GIT Forestry Consulting - Consultoría y Servicios de Ingeniería Agroforestal - www.git-forestry.com - EUCALYPTOLOGICS
Natural regeneration from dormant buds in the lignotuber and/or axils of old branches is one of the very interesting characteristics of many Eucalyptus species, having also very important implications for their cultivation and management as horticultural or timber crop.
Thinking forestry, for some Eucalyptus species it allows successive timber harvest cycles using the same tree stock, hence reducing the operating costs of repeated re-plantings after each harvest as it happens (for instance) with most conifers. It also allows reasonable chances of survival after fire, something almost impossible with other commercial species.
Thinking about a garden, it allows regular operations of size control involving removal of the aerial part with good chances of obtaining a multistemmed shrubby eucalypt in a relatively short period of time.
Fig. 1: Example of coppice growth in Eucalyptus nitens, traditionally considered a not very reliable coppicing species. New growth results from an undamaged axillary dormant bud placed near the collar of a discarded basal branch. No lignotuber is present. (Click to enlarge)
Regeneration from basal axillary buds is very possible for this species. Also for other species not normally forming lignotubers. Now the importance of this fact does not reside in it being possible or not, but it being or not being frequent enough as to allow deciding if a productive stand of shining gum trees (or equivalent) should or should not be managed by coppice. Or if one of these trees planted in a small sized garden and needing removal due to excessive size, leaning or damage concerns can be expected to regrow.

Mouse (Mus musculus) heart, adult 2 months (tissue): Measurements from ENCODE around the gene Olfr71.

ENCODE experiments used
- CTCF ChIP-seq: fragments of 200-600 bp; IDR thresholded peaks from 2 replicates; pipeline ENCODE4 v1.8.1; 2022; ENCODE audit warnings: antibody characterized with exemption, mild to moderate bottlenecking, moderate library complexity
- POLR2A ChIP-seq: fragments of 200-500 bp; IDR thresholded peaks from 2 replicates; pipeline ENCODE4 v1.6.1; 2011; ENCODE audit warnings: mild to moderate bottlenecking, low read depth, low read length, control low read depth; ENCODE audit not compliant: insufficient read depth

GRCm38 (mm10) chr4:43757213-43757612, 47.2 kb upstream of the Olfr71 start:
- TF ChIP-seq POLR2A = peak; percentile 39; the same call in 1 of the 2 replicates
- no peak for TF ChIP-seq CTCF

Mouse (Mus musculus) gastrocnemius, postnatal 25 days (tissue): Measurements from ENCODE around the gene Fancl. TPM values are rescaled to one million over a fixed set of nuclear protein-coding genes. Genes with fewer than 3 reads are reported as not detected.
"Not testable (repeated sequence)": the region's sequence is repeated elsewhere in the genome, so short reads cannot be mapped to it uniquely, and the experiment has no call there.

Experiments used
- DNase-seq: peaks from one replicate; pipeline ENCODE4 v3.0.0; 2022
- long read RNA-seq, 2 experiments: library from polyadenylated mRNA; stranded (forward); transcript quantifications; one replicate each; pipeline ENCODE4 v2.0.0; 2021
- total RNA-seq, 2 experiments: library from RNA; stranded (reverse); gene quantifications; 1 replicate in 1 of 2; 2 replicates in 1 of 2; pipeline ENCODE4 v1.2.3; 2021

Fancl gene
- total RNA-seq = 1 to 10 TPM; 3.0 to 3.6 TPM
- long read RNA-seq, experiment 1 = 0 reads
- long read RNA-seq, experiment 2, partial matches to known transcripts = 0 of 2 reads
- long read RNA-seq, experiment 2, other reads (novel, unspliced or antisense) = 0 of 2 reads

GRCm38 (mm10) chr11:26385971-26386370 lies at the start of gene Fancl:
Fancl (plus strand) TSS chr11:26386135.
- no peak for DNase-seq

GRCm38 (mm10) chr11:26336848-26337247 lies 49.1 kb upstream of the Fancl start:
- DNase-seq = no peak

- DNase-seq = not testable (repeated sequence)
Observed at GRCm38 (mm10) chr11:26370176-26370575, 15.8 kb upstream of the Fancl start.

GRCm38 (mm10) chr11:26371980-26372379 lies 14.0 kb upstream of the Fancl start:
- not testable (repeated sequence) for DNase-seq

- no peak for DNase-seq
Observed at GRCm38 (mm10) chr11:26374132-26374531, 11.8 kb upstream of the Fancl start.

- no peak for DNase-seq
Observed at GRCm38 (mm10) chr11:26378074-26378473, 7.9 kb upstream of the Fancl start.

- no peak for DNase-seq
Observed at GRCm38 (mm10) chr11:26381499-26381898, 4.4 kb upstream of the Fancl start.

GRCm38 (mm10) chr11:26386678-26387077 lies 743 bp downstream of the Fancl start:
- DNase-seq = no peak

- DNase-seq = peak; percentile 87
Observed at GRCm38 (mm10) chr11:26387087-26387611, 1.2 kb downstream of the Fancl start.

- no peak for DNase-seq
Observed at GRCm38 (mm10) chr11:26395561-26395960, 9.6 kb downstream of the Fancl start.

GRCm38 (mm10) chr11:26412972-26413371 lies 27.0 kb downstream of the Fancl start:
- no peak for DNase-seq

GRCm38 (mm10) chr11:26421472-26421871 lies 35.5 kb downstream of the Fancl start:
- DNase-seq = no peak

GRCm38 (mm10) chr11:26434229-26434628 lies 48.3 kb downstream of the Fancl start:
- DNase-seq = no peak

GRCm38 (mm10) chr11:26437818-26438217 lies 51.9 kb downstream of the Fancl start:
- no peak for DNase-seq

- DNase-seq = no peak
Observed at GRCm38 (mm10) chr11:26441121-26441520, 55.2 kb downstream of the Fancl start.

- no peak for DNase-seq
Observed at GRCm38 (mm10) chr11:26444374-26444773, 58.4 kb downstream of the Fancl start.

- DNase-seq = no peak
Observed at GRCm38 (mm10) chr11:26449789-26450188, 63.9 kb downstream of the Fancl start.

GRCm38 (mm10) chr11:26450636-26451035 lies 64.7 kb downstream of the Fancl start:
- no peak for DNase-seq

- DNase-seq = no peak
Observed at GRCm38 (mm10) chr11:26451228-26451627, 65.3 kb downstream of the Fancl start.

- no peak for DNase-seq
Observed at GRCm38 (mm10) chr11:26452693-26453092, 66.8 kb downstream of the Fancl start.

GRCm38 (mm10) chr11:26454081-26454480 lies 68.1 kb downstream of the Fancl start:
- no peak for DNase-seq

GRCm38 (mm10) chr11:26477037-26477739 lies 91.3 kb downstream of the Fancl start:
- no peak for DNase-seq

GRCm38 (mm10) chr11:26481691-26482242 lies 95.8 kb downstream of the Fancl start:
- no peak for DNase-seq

There are several key factors to be considered for each of these cases, but the answers tend to be "it normally should not" for the former and "maybe" for the later.
- Little K.M., Van den Berg G., Fuller G. (2002) Coppicing potential of Eucalyptus nitens: results from a field survey. Southern African Forestry Journal 193, 31-38
- Oliver G.R. (1991) Growth and biomass of a Eucalyptus nitens coppice trial in New Zealand. In Menzies et. al. eds. Proceedings of IUFRO Symposium Efficiency of Stand Establishment Operations. FRI Rotorua, New Zealand, 11-15 September 1989. Pp 261-268
- Whittock S.P., Apiolaza L.A., Kelly C.M., Potts B.M. (2003) Genetic control of coppice and lignotuber development in Eucalyptus globulus. Australian Journal of Botany 51, 57–67